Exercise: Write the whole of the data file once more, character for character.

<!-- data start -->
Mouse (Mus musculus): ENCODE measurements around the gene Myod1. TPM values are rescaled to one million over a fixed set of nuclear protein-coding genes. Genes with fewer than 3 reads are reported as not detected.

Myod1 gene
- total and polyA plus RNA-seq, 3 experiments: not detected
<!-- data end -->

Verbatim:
Mouse (Mus musculus): ENCODE measurements around the gene Myod1. TPM values are rescaled to one million over a fixed set of nuclear protein-coding genes. Genes with fewer than 3 reads are reported as not detected.

Myod1 gene
- total and polyA plus RNA-seq, 3 experiments: not detected